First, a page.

Lower back pain is one of the most common medical conditions today. In fact, up to 69% of Americans say that low back pain affects their day to day lives. Yet, many of these patients have never sought medical care for their back pain symptoms. Other patients, however, have unsuccessfully sought medical treatment and now simply deal with the day to day pain. Some head to urgent medical care centers with limited results. Although there is not really a cure for lower back pain, there are methods for dealing with it. In addition to urgent medical care treatment, these are some of the most common.
Exercise is probably the last thing that you want to do when dealing with chronic lower back pain. You might even feel like your exercise abilities are limited. In fact, one out of 10 Baby Boomers reports that their physical activity is limited to a few days a month. However, daily exercise is very important for improving lower back pain. When you avoid exercise, your bones and joints get stiff, thus making the pain increase. Additionally, you are more likely to gain weight and the extra load on the joints can be additionally painful. Working with a physical therapist or personal trainer can help you find daily exercise routines that are healthy and safe for you to do.
Physical therapy is about much more than learning to rehabilitate. It is also about strengthening your muscles and improving an especially painful area. If you deal with chronic lower back pains, you might feel like your lower back does not serve its full purpose. The point of physical therapy is to build the surrounding muscles and to better support the lower back. This will, hopefully, increase your ability to exercise and go about your daily activities.
Physical therapy has proven to be successful in not only improving mobility and reducing pain, but also in preventing risky surgeries. Some surgical physicians will push surgery and while surgery might be a good option for some lower back pain patients, it is not an ideal solution. A study published in World Neurosurgery showed that, among 96 patients that were treated for Degenerative Disc Disease (DDD), there were no significant differences in outcomes between the 53 who were treated with lumbar fusion and the 43 who chose to pursue nonoperative treatment (i.e. physical therapy).You are also less likley to have medical emergencies that require an urgent medical care visit.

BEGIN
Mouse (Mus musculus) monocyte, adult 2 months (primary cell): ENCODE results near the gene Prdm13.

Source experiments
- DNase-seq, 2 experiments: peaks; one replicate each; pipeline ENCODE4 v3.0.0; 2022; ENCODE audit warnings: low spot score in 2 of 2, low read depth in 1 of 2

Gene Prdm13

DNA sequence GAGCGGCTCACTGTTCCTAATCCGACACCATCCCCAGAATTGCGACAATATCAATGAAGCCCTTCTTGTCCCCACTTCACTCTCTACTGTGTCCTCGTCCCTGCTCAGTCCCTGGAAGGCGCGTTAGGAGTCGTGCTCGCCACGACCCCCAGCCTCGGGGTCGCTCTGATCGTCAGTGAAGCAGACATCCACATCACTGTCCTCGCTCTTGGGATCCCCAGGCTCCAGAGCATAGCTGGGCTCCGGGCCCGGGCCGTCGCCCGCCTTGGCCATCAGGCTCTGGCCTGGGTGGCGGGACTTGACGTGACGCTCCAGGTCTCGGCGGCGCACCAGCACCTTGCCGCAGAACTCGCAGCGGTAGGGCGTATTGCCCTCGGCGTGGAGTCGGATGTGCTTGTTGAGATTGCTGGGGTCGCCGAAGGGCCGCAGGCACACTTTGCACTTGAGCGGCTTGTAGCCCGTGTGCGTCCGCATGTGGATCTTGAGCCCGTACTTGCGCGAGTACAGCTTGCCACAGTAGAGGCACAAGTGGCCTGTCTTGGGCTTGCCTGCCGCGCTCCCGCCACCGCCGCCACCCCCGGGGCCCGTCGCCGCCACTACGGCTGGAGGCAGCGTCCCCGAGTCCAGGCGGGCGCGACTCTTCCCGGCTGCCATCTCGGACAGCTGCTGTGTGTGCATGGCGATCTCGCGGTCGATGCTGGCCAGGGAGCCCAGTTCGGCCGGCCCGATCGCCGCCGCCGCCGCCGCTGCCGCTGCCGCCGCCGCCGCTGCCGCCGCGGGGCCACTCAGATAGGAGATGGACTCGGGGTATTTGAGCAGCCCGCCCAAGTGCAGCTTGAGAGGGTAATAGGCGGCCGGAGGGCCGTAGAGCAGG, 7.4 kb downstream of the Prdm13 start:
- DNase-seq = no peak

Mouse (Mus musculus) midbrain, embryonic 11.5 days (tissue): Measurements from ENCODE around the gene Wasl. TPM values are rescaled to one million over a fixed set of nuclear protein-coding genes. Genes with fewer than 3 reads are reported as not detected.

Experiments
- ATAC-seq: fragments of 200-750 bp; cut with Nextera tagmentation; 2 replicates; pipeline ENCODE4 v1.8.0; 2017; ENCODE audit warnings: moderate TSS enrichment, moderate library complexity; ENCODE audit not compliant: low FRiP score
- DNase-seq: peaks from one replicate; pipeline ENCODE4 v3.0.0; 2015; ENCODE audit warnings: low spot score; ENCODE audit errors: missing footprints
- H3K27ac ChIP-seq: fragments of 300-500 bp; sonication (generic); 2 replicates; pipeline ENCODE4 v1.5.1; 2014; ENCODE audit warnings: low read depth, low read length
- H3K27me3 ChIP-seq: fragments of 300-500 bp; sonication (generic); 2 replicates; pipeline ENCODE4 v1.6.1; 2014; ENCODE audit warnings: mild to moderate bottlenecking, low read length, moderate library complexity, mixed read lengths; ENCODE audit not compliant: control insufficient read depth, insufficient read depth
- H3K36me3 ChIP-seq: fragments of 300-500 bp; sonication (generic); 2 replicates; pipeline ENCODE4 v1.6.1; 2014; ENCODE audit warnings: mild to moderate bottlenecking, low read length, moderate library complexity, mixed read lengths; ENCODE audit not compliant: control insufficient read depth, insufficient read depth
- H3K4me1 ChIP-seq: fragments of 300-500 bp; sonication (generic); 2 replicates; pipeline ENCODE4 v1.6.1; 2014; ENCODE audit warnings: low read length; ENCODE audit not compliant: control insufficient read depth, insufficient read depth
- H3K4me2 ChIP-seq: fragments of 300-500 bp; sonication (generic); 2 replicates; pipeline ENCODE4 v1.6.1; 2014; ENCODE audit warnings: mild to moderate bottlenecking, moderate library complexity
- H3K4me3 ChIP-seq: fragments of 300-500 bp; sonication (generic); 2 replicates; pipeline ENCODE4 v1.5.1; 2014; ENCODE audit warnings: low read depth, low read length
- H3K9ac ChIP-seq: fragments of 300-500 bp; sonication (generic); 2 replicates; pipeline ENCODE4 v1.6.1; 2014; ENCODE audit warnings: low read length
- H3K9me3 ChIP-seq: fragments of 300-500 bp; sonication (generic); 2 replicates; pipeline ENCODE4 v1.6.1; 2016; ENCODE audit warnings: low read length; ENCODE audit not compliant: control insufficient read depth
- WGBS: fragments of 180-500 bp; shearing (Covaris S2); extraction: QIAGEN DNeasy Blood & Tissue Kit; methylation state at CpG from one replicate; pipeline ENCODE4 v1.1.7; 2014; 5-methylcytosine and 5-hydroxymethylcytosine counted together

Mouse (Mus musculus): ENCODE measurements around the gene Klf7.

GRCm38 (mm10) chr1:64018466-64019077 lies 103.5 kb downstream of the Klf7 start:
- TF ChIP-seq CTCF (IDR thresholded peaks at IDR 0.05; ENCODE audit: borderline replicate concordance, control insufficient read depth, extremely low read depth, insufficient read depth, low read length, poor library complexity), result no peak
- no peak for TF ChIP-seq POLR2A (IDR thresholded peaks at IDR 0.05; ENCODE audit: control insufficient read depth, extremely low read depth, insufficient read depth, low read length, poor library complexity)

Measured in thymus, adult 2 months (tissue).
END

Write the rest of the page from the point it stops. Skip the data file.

Weight and activity support
Physical therapy is effective in strengthening the surrounding muscles and helping to support the lower back. In the meantime, however, as the muscles are being built, a back support can be used. Back supports help with both weight and activity, shifting the load that is carried on the back. A back support should not be a final solution, but it can be helpful for overcoming periods of extreme pain. They are also very useful for those professionals that use their lower backs on a daily basis such as construction workers, laborers, and even nursery employees.
Seek alternative treatments
Lower back pain is mostly misunderstood. There are many causes and yet most physicians are focused on simply treating the pain and not finding out the cause. After you have gotten your pain under control, it is important to seek a cause. You can work with a variety of medical professionals including physical therapists, rheumatologists, neurologists, and even pain management professionals in seeking a cause. Find doctors that focus on a cause of your chronic pain and it can help to prevent daily flare ups.
Millions of Americans deal with lower back pain on a daily basis. Most do not even bring up their pain with their medical clinic team until they are faced with an urgent medical care emergency. Those that do are offered short term solutions that do little to reduce the daily pain. Fortunately, there are other options and these options can effectively reduce pain and help to find a cause of the chronic back pain.